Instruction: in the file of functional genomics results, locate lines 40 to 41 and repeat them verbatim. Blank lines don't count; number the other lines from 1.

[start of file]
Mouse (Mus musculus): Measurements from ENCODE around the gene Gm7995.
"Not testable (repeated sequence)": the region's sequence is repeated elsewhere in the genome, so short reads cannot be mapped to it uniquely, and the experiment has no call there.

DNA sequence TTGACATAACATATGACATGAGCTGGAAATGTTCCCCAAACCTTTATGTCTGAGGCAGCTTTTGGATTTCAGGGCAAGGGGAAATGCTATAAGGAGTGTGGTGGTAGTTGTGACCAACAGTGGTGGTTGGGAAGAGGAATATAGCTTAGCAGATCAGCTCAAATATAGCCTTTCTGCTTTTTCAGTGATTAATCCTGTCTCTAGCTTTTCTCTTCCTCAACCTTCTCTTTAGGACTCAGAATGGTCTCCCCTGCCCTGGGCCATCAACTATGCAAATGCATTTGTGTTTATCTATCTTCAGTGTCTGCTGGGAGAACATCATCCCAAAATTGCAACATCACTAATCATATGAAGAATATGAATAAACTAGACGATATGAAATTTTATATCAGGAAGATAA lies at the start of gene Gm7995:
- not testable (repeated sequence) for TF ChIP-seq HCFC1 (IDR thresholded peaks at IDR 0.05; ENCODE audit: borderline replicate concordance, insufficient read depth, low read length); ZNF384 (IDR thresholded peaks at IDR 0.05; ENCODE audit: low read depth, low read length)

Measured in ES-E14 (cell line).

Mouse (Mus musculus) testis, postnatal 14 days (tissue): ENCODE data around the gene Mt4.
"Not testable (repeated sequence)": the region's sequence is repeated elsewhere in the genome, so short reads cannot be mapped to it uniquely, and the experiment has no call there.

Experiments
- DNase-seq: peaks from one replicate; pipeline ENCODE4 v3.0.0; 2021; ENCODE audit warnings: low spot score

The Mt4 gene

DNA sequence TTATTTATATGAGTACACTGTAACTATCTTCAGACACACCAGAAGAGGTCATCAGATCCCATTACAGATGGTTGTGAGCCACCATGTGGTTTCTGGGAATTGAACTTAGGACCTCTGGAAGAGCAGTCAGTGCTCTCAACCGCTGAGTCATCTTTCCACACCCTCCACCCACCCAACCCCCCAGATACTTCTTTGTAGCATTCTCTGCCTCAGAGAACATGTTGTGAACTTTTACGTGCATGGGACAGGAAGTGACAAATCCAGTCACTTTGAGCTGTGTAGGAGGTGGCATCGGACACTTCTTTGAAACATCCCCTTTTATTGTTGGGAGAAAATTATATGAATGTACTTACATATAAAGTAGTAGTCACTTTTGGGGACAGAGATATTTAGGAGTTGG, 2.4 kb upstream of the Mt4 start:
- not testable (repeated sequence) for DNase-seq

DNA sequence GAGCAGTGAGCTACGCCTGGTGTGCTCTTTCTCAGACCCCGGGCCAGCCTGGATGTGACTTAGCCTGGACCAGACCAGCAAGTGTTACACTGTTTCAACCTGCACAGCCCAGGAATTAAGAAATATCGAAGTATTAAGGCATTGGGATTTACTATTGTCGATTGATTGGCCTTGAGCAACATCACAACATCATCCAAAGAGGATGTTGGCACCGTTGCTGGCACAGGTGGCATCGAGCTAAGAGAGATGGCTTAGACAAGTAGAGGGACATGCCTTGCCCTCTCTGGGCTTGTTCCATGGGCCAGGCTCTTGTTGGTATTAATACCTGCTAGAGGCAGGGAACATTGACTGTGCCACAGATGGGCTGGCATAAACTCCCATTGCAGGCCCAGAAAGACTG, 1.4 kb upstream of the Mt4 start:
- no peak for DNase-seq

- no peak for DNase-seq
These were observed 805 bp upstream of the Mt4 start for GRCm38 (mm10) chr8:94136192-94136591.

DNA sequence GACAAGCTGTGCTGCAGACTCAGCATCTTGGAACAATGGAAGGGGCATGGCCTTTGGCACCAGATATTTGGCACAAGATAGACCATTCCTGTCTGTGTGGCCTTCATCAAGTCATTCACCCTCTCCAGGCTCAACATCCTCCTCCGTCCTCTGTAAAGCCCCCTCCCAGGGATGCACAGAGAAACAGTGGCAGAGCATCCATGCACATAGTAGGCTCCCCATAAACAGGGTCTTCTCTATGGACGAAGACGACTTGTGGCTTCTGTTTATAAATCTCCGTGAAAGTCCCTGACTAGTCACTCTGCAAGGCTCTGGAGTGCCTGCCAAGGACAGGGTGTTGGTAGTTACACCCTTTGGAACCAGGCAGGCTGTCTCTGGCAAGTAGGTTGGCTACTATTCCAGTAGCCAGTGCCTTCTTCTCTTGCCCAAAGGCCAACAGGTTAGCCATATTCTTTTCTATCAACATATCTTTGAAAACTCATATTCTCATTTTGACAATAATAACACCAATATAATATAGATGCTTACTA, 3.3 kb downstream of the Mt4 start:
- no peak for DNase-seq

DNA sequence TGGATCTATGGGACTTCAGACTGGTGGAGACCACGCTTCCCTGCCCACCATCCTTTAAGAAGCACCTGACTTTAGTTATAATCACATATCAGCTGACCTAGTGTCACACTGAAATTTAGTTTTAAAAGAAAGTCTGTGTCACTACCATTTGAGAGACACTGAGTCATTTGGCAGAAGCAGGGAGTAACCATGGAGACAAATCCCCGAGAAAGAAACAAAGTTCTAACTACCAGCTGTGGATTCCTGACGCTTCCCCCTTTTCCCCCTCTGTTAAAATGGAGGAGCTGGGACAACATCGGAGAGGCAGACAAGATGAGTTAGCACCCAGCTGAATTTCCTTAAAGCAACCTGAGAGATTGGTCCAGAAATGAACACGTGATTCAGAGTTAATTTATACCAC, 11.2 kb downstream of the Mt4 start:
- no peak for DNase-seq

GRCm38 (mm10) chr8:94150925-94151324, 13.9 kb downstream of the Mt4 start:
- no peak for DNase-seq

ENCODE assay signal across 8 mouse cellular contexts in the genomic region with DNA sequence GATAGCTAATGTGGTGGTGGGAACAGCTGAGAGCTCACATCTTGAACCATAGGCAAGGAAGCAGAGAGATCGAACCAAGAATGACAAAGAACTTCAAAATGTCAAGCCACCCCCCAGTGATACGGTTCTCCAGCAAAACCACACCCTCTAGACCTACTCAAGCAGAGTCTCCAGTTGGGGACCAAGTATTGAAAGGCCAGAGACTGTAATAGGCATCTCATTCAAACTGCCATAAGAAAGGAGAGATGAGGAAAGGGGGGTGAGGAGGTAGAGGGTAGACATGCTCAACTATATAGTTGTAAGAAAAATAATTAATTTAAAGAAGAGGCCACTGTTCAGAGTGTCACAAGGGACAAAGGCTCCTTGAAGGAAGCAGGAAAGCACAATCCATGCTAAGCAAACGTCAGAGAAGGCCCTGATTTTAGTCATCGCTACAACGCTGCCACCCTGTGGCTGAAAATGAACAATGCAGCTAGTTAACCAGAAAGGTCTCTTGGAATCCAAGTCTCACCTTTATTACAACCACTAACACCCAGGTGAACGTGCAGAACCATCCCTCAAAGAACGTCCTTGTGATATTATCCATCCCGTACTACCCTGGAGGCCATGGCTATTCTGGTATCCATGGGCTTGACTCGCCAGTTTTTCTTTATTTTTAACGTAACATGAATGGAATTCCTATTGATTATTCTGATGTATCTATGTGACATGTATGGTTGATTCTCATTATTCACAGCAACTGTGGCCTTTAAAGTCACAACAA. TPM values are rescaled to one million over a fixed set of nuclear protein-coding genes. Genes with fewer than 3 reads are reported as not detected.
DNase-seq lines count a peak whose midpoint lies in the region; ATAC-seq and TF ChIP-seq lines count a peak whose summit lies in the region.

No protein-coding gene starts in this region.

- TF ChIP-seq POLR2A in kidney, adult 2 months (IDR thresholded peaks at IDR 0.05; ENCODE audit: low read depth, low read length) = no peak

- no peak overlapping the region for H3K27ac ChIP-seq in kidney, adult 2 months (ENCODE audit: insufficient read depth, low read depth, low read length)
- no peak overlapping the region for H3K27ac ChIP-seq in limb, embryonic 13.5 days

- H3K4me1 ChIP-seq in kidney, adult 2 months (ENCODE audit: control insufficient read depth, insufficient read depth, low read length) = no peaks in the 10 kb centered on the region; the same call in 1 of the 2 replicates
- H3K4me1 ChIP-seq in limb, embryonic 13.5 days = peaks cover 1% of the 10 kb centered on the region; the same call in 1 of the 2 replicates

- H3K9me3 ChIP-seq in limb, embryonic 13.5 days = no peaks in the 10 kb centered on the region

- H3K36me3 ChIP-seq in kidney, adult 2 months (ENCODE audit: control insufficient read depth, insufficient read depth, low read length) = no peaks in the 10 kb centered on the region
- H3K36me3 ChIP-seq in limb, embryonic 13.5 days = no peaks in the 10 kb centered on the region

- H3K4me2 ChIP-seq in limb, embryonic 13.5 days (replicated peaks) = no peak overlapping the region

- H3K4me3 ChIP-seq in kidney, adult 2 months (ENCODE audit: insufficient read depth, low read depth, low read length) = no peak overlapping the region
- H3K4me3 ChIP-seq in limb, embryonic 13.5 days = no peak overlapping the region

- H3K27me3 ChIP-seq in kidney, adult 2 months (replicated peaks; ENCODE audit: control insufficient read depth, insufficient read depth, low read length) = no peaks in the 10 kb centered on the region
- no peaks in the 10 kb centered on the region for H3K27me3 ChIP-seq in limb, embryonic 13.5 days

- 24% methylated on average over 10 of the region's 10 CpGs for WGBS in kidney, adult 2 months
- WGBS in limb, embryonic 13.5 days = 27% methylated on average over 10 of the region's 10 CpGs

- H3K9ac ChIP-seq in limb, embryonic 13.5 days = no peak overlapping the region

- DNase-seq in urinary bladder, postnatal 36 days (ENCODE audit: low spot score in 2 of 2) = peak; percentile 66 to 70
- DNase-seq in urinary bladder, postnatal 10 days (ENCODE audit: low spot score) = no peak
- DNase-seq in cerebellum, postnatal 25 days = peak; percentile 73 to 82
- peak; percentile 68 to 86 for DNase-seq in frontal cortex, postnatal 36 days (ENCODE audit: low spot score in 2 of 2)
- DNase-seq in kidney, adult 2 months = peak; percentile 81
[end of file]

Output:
- WGBS in limb, embryonic 13.5 days = 27% methylated on average over 10 of the region's 10 CpGs

- H3K9ac ChIP-seq in limb, embryonic 13.5 days = no peak overlapping the region